To conclude the North Cornwall Book Festival’s events, I watch renowned novelist Andrew Miller being interviewed by Rupert Thomson in the beautiful St. Endellion church. When he isn’t practicing his martial arts, Andrew is immersed in his writing, telling us “you give whatever you’ve got.” Later going on to say “my writing is never aimed at me,” though his own experiences and emotions inspire his work, “I ransack my life” he tells us. He gives a word of encouragement to new writers, touching on the writing of a first novel, “the thing about first novels is you feel a bit hopeless… no one knows you’re doing it, but you give the best part of yourself.” Andrew is fifty-five years old, but has a distinctively boyish charm and a playful yet forgiving sense of humour that often shines through in the talk.
Andrew has perhaps been known mostly for his lusciously-written period novels, which span from 1940s Japan to prerevolutionary France. His highly acclaimed historical novel Pure won the 2011 Costa Book Award for “Best Novel” and “Book of the Year”. Research, he explains, is a highly important factor in the authenticity of his work. “I have to know what it looks like in the room, what everyone’s wearing – and their underwear too,” he says, “I always fret about underwear.” The audience laughs amongst themselves; Andrew’s easygoing amiability on stage creates a sense of intimacy which would normally be difficult to achieve in such a large space. He emphasizes the importance of the “day to day facts of living,” when constructing a period piece, “which is why diaries and letters are so important” he tells us.
Not one to be defined by genre however, Andrew has also successfully tackled contemporary settings that examine topics like genocide, male friendship and cancer. His latest novel The Crossing centres on the enigmatic heroine, Maud. A clinical researcher of opioid painkillers and a brilliant sailor with a knack for survival; she sets off on a solo voyage into the ocean following the death of her child. The novel has been described as a frank and alternative examination of motherhood and gender. Whilst interviewing Andrew, Rupert Thomson described it to be “atmospheric,” “dreamlike” and “gripping,” elaborating that it “takes you on an unexpected journey.”
This is probably in part due to Andrew’s organic process of writing; he says that “a certain amount of the project must come to you.” It seems that Maud herself materialized over time, he tells us that “I didn’t know who was going to move between these islands I had created.” Perhaps this is what has made Maud so believable despite her mystery; she is a woman who would willingly explore these distant places by herself.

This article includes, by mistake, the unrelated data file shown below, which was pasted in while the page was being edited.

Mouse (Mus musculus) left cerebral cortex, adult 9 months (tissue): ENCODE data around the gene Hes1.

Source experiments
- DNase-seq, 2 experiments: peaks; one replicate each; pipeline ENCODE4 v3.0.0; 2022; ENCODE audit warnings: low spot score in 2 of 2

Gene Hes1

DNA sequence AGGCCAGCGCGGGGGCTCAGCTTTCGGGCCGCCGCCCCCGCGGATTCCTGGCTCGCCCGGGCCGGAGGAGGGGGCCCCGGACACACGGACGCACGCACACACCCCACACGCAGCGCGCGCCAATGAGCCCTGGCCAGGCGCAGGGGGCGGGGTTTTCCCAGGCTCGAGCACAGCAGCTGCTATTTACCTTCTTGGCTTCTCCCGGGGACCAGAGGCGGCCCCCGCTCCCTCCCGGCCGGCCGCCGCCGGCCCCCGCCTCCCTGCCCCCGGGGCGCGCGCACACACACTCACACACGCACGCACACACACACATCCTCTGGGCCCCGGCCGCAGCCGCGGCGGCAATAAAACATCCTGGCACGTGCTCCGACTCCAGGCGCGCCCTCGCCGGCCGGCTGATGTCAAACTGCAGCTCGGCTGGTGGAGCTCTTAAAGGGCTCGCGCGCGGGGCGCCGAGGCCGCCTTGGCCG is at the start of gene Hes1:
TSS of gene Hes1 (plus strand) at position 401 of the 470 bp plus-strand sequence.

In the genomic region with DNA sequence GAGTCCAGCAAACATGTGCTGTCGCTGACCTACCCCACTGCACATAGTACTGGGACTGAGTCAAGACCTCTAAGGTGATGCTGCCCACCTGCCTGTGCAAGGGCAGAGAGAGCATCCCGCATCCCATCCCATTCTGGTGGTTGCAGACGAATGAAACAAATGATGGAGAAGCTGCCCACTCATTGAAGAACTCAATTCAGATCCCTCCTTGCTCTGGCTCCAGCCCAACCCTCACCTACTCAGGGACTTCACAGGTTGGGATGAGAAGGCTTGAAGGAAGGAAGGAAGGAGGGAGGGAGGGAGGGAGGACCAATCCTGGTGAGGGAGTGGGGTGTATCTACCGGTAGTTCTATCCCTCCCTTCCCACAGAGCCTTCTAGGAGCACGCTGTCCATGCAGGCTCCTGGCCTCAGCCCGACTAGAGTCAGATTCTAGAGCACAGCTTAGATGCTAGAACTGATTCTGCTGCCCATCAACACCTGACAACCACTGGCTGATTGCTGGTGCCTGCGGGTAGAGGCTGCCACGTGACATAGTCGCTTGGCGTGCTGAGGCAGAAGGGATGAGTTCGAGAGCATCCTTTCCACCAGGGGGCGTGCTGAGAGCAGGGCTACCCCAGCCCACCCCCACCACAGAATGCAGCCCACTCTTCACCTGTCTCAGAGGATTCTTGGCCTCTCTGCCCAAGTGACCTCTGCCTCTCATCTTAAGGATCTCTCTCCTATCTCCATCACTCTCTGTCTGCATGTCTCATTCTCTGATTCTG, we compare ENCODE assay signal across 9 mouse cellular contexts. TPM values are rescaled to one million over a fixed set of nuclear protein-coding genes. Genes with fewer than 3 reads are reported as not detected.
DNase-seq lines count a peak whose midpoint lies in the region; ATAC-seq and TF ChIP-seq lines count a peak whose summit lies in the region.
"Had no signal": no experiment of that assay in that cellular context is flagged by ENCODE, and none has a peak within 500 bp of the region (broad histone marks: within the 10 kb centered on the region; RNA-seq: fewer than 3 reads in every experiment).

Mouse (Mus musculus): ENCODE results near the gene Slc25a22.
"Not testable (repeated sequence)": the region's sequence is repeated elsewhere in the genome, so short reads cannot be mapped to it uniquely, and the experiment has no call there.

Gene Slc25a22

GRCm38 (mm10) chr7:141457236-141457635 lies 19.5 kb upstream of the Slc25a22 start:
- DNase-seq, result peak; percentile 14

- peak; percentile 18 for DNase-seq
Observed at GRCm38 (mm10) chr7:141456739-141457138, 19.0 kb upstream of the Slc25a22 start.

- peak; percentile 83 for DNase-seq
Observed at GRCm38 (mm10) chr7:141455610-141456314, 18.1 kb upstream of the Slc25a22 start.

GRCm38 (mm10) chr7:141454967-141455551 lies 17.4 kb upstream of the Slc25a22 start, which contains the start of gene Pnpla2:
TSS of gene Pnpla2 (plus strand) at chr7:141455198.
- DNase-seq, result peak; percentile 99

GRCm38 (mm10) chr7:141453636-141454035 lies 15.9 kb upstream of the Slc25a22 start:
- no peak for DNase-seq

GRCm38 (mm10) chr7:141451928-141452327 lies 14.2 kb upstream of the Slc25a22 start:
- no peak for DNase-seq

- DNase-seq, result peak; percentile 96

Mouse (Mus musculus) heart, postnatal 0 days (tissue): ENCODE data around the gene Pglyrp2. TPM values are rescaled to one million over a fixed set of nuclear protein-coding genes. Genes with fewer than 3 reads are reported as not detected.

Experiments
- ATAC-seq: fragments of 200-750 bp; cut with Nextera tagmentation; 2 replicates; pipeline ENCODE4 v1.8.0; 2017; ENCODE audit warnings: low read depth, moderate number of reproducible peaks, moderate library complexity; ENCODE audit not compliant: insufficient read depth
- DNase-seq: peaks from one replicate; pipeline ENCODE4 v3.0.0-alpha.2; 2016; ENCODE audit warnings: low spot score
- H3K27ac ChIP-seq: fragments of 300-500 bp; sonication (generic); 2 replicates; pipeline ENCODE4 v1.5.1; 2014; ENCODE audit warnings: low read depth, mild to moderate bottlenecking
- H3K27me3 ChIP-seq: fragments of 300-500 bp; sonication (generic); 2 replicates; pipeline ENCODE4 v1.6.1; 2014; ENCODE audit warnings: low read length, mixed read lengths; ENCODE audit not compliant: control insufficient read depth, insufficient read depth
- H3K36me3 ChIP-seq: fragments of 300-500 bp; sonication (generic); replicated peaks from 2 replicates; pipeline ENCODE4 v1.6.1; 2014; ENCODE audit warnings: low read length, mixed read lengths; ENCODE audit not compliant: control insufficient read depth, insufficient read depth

Andrew then reads out a section of The Crossing, and everyone sits silent, intent to absorb the rich and evocative prose that characterizes his work. Following this, there’s further discussion and a Q&A on how he tackled such a challenging heroine.
“I wanted somebody who would be an ordinary person, which is why she’s from the most ordinary place I know, which is Swindon.” Ordinary in a credible sense she may be, but Maud is also unemotional and unusual in another way – acting against every social norm that is to be expected of her, which comes to her naturally. “She’s doglike – she has a presence; she’s just in the world and moves through the world.” He says, describing her to be in a sense “illiterate” to those around her, drawn into any sense of culture only through her partner and his family, which represent a confused norm unable to figure her out. The reader will also struggle to have their expectations met of Maud; “as a mother, Maud is not going to be winning prizes” Andrew says. Being a parent himself, he was unable to actually detail the death of the child, which is why it remains between the lines of this story, much like its ambiguous heroine. “I had to make sure the child was older than my own” he says, even describing how he wrote a “counter-story” exclusively for himself where the child comes to no harm, never intended for publication.
On writing in a woman’s voice, he says that “originally I thought it was a man, and I went on with that thought for a while.” He then elaborates that since the novel is about parenting, for “cultural reasons” he chose to write a woman because of the expectations on women as parents, which left him more room for subversion. Andrew then said that “we shouldn’t just not write about the opposite sex… let’s see where this goes, you might not pull it off but don’t feel you have to stay with someone like you.” To the testament of Andrew’s characterisation, which in Maud’s case must remain subtle, a woman in the audience described her to be “profoundly female” despite her reluctance to live up to typical expectations of her gender.
The reader is not given Maud’s thoughts or feelings and she seldom communicates them, but as Andrew has remarked, she isn’t mean to be explained, she is presented unfathomably to the reader as she is to everyone else around her. This unique novel studies how an individual deals with a personal tragedy whether we can comprehend it or not, whether we like her or not, and from this we can gain an alternative understanding of people.
Pick up Andrew’s gripping and dreamlike novel The Crossing, published by Sceptre.